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3 Million Teeth Knocked Out During Sporting Events

Encouraging kids to be active is essential to their health and well-being. Keeping them safe when they get up and move is also important, and part of protecting the body is protecting the mouth.

Put in a mouthguard

In 2011, the National Youth Sports Safety Foundation estimated that more than 3 million teeth would be knocked out in youth sporting events in the upcoming year. The organization stated that athletes who do not wear mouthguards are 60 times more likely to sustain damage to their teeth.

An American Association of Orthodontists survey found that 84 percent of children do not wear mouthguards because they are not required to wear them. However, they should be worn even if not mandatory. Mouthguards help prevent chips, cracks, knockouts and other impact-related injuries. The Academy of General Dentistry suggests adults and children wear them for sports that present a strong likelihood for contact with other players or hard surfaces. Such sports include basketball, soccer, football, wrestling, rugby, martial arts, skateboarding, bicycling, inline skating, softball and lacrosse.

You may purchase stock mouthguards or boil and bite mouthguards at many drugstores or sporting goods retailers. These options are less expensive, but they also tend to be less comfortable, which means your child may be less inclined to wear one. For optimal fit, you can obtain a custom mouthguard through your child’s dentist.

Take out oral piercings

Body piercings have become more common among young people. The Academy of General Dentistry encourages teen athletes with oral piercings to remove them—or better yet, forego them all together. The organization’s journal reported that 1 in 5 oral piercings results in infection from contaminated puncture wounds and athletes are more likely than most to develop infections due to the increased blood flow and breathing rate involved with vigorous exercise.

A study from the Department of Oral Rehabilitation, School of Dental Medicine at Tel Aviv University found that 15 to 20 percent of teens with oral piercings are at high risk for tooth fractures and gum disease. The researching dentist, Dr. Lira Levin, found that high rates of fractures due to piercings were not found in other age groups and cases of severe periodontal damage in teens without oral piercings were rare.

If your child has—or wants—an oral piercing, discuss the risks involved and why removing it for activity is critical. They may like how it looks, but chipped teeth, fractures and infections will detract from his or her overall smile.

Rethink energy drinks

While sports drinks may help replace electrolytes during vigorous exercise, it seems they are consumed excessively. In “Sports Drinks for Children and Adolescents: Are They Appropriate?,” a 2011 clinical report published in Pediatrics, the American Academy of Pediatrics concluded that while pediatric athletes engaged in prolonged, vigorous physical activity may benefit from the carbohydrates, protein and electrolytes in such drinks, the use of sports drinks is generally unnecessary on the sports field or the school lunchroom.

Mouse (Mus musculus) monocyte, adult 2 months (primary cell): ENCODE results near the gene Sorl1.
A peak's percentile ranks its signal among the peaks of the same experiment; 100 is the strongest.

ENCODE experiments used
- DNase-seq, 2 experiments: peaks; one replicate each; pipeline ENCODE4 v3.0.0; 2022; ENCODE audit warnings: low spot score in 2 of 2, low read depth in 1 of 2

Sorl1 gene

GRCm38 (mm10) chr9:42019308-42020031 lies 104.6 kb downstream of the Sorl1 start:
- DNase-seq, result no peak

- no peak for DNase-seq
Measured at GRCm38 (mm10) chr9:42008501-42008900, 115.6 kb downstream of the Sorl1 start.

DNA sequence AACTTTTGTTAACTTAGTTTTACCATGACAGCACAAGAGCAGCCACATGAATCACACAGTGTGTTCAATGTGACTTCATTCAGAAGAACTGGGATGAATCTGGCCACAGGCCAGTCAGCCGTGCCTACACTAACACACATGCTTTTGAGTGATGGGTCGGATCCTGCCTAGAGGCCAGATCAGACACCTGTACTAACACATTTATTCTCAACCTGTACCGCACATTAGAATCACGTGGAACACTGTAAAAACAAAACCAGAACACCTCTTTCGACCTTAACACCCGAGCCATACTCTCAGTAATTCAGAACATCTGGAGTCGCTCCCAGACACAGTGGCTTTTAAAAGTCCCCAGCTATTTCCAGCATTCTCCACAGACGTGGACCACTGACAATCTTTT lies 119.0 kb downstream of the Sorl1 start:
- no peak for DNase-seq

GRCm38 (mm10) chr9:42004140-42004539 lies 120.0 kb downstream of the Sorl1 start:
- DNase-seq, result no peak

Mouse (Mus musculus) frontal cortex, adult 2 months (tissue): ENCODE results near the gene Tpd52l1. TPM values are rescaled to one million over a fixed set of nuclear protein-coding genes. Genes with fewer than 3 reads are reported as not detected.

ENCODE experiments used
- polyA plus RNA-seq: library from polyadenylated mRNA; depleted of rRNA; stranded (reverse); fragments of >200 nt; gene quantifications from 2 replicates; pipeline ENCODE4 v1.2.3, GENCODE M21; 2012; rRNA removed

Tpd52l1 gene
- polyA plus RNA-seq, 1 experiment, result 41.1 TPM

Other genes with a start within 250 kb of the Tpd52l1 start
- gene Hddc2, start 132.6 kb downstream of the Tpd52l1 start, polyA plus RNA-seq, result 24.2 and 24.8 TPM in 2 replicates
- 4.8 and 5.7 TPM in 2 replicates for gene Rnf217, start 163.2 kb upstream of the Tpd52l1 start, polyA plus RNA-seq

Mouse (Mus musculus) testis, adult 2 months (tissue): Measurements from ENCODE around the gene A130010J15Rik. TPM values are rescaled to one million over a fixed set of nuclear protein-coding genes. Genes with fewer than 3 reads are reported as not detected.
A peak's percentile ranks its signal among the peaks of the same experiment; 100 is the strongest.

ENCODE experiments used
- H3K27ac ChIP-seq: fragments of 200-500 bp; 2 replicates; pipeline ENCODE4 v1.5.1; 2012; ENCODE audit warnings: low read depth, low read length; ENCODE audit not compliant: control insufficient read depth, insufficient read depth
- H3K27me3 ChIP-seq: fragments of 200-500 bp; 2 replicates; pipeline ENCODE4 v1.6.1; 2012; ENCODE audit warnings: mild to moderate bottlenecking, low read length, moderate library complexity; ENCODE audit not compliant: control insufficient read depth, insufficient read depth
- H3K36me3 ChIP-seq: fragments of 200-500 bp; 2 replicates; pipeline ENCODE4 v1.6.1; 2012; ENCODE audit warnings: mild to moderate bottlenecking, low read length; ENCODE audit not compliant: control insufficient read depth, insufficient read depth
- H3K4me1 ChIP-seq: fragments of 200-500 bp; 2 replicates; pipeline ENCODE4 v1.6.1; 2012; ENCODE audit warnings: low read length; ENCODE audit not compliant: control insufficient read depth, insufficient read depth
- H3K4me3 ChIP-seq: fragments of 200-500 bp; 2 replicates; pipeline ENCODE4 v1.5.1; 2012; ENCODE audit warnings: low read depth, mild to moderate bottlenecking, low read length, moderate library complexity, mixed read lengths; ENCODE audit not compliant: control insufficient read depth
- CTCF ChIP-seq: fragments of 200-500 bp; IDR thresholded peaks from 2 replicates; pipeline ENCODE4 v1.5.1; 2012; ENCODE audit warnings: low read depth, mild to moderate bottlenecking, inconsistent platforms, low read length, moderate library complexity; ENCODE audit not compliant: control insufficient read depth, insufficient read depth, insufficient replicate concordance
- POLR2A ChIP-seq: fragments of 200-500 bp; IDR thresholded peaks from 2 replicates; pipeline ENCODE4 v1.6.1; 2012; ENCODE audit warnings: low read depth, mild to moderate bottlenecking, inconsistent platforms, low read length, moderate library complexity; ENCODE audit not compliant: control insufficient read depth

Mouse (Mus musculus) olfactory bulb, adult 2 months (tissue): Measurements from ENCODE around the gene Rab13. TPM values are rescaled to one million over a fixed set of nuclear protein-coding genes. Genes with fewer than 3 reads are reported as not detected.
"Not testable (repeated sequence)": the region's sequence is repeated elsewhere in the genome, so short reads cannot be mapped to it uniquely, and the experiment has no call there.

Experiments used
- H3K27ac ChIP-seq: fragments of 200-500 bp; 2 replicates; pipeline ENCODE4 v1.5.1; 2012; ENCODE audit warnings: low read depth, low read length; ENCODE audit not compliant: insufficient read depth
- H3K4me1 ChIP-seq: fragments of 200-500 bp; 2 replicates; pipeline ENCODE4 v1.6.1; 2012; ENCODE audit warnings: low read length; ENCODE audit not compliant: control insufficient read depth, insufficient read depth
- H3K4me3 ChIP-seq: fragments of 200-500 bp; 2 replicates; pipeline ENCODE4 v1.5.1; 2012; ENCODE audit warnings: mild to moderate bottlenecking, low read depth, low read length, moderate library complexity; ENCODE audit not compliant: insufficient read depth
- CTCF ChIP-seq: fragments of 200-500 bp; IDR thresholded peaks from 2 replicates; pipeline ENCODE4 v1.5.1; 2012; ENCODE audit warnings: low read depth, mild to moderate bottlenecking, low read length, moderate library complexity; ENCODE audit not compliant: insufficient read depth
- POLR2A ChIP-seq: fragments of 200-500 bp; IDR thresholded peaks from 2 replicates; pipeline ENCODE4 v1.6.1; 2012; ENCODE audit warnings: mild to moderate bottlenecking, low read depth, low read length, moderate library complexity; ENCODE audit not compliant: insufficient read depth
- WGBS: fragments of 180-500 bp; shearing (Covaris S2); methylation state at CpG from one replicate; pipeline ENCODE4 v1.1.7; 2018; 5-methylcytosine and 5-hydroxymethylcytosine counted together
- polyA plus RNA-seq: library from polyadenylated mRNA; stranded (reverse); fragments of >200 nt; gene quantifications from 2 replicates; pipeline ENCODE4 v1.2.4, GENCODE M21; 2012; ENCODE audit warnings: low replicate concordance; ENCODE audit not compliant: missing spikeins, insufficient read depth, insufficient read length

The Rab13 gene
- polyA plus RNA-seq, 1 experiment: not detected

In a press release, a member of the AAP Council on Sports Medicine and Fitness stated that “For most children engaging in routine physical activity, plain water is best. Sports drinks contain extra calories that children don’t need, and could contribute to obesity and tooth decay. It’s better for children to drink water during and after exercise, and to have the recommended intake of juice and low-fat milk with meals.”

Another recent study published by the Academy of General Dentistry found the high acidity levels in sports and energy drinks erodes tooth enamel. After only five days of exposure, this irreversible damage was evident to researchers, the AGD reported in a May 1 press release. Findings showed that energy drinks caused twice the enamel damage.

Consider reducing your child’s pre-, post-, and during-exercise sports drink consumption. Teach kids to limit them to their intended use—long and strenuous activities.

Exercise caution

Even a mouthguard can’t protect against all injuries to the teeth. And, of course, Chipping and other damage are not limited to contact sports. In an Academy of General Dentistry article, a past AGD president says that swimming pool accidents are the No. 1 cause of dental emergencies in his office. Frequent swimmers also experience staining from exposure to chemically treated water.

It all comes down to practicing care and safety. Remind children how to be safe when playing and participating in sports. Remembering to walk on the pool deck, watching where they run when playing in the yard, and not throwing the ball toward someone’s face are all ways kids can reduce their risk of oral injuries.

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